• j par

                    j par Well-hung Member

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                    And your question verified you did not read the thread...
                     
                  • j par

                    j par Well-hung Member

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                    While I like msd and have it myself I always have a hard time recommending a $450+ investment like that for a fix...
                     
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                    • 318willrun

                      318willrun Utube channel 318willrun

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                      Another question, when you try to start it and it won't start, does it give a brief cough when you let off on the key from trying to start it? Reason I'm asking is I've seen pickups in the distributor act like that when hot. Just throwing it out there, hard to diagnose over the internet.
                      *and yes, I seen where the distributor was rebuilt and had a new pickup. Sometimes things don't work properly right from the box.
                       
                      Last edited: Sep 21, 2020
                    • DentalDart

                      DentalDart Well-Known Member

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                      That video posted was with my Old coil... my New coil does the same thing though...
                       
                    • DentalDart

                      DentalDart Well-Known Member

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                      When cranki g the car over the coil acts normal. It only does that when i first turn the key to the on position before starting to crank it over. Once I start to crank it over it goes normal.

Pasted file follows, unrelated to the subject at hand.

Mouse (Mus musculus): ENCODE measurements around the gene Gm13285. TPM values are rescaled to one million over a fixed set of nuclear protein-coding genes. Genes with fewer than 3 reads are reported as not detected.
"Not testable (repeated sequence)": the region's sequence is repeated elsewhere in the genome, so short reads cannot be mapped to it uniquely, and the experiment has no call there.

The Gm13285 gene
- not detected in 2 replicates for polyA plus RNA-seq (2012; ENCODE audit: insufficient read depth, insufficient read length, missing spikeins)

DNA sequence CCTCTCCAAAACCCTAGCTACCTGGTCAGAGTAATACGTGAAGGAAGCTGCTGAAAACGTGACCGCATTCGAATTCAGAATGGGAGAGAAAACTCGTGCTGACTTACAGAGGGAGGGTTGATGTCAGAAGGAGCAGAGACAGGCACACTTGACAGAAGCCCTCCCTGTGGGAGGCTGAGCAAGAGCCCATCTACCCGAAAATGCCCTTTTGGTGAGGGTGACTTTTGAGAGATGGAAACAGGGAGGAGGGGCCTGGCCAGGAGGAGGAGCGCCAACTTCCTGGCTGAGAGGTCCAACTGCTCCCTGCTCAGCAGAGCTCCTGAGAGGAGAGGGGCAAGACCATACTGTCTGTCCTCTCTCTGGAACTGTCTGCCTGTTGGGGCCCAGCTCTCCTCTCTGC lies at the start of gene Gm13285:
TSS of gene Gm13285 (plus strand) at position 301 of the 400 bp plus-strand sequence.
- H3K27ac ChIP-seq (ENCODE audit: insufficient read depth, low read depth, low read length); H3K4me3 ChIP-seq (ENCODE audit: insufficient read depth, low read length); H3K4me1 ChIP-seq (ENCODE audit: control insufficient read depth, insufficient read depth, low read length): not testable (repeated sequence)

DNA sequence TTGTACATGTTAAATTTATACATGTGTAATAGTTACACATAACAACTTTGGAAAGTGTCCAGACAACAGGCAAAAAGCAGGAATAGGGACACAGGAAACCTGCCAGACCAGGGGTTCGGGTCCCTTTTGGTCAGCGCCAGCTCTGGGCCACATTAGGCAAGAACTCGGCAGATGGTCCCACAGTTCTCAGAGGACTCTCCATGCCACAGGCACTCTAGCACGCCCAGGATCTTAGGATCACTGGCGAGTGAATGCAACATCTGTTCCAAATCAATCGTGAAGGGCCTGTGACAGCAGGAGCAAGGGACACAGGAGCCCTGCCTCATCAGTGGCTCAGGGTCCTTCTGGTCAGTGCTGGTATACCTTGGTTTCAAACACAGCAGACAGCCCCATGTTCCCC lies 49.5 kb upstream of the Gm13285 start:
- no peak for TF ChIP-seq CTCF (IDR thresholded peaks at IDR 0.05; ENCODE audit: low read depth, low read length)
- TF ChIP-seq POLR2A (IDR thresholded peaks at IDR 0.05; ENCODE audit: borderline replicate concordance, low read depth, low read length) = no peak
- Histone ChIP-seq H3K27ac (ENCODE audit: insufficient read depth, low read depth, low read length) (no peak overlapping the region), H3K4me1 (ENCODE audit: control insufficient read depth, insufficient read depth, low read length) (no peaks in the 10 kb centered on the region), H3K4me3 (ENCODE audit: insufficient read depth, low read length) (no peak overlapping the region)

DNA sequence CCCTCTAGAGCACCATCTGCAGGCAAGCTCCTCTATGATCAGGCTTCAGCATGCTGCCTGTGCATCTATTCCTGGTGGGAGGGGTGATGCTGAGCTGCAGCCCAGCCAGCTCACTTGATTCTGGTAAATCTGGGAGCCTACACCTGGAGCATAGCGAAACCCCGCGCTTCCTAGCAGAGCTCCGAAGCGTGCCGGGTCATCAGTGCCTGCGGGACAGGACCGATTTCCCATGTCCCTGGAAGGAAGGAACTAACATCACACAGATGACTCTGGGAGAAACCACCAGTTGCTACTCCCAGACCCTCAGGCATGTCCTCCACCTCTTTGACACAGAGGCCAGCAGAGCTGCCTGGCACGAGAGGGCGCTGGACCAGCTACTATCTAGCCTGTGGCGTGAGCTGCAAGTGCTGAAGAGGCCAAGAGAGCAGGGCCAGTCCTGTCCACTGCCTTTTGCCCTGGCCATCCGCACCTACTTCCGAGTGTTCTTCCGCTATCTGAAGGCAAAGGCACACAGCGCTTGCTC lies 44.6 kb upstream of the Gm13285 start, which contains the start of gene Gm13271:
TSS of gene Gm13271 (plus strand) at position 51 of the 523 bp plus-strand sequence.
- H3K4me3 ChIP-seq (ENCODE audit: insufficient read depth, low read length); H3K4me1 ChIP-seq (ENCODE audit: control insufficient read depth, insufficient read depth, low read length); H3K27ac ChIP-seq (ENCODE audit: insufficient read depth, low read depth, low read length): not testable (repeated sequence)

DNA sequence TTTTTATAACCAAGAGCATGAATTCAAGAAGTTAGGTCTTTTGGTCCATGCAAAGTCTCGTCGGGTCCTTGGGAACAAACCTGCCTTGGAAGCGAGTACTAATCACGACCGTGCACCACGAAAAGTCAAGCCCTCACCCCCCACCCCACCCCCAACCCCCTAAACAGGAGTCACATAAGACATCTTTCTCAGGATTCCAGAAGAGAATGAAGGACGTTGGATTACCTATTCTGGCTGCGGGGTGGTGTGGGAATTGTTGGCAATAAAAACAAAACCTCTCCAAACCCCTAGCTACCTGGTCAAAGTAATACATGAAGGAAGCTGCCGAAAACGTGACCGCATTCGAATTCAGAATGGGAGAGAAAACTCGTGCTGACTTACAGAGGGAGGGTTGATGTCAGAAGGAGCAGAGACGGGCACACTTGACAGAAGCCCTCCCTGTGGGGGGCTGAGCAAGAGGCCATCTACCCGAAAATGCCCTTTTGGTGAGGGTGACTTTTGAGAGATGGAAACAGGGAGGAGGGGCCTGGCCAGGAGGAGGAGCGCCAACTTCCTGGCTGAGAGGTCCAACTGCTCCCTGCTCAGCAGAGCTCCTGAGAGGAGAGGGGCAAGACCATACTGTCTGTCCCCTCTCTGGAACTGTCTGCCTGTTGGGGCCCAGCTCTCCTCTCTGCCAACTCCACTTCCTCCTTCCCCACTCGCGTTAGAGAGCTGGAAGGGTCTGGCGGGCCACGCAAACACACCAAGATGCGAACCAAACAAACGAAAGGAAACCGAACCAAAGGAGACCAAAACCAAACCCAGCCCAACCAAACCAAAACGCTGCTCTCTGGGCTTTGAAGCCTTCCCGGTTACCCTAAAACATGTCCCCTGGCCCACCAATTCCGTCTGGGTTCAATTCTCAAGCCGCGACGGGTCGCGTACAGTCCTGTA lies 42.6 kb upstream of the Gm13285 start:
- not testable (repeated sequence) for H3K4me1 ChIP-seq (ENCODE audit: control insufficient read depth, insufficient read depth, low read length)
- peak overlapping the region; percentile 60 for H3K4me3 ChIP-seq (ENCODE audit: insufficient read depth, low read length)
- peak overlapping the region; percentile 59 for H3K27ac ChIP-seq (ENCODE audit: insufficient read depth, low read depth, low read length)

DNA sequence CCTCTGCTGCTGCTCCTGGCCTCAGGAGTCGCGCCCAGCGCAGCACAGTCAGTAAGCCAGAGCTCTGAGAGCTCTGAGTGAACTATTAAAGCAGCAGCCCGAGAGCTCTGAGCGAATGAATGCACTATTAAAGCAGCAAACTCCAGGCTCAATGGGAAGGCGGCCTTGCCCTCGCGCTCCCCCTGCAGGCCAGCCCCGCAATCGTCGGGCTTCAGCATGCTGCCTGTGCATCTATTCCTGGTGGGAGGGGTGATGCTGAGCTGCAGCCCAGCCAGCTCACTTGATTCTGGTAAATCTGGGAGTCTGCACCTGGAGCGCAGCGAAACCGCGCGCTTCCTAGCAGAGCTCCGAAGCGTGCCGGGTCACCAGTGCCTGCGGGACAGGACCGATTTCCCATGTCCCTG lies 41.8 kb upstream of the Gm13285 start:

• 318willrun

                      318willrun Utube channel 318willrun

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                      Ok, so I'm reading that you had somebody crank it over while you held the coil wire and it fired normal while it was hot and wouldn't start. Then did you check the spark coming out of the distributor the same by pulling a plug wire and putting a spark plug in it, while it's hot and won't start?
                       
                    • yellow rose

                      yellow rose Overnight Sensation

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                      That’s an issue with that type of carb (just like a TQ or a Q-jet) because the fuel bowls sit right over the hot intake manifold.

                      It’s great that you blocked off the crossover. An electric pump is a bandaid.

                      When the engine is turned off, the temp climbs even higher and the carb gets hotter and the fuel boils off. An electric pump doesn’t fix that.

                      Ive had them do the same thing sitting at a long stop light. The engine quits and then acts like it’s flooded (because it IS flooded from the fuel percolating out of the float bowls), but because there is no fuel in the carb, you have to crank the hell out of it to get the bowls filled AND get rid of all the excess fuel.

                      I have a 73 Duster sitting in my driveway right now that had the exact same issue. I live in a hot climate, so it was a PITA. The Cool Carb heat shield fix 98% of it. You can’t fix all of it because of the design of the carb.

                      The alcohol in the fuel doesn’t help, but that’s not all the problem. The number one issue is the design of the carb.
                       
                    • yellow rose

                      yellow rose Overnight Sensation

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                      A2EF6F87-C179-482C-9223-31CC97D7CA2B.jpeg 639CCCAF-34F0-4A36-A8DC-857E33186D03.jpeg 99B9168C-8E26-47C7-BAE2-696B8B3EBA3C.jpeg 50620E9F-A068-40A0-BBF2-C2F61EE3B237.jpeg

                      Here are the pictures of the heat shield I use. I’ve used several of them. I had forgotten that I took pictures of it.

                      It won’t fix all of it, because when the ambient temp is high enough, it will still boil some of the fuel off when you shut it down. But it will stop most of it.

                      No other spacers or heat shields ever did anything but this one. The first time I used it was on a 67 Firebird with a cast iron intake and Q-jet. He spent a bunch of money and the only thing that helped was this.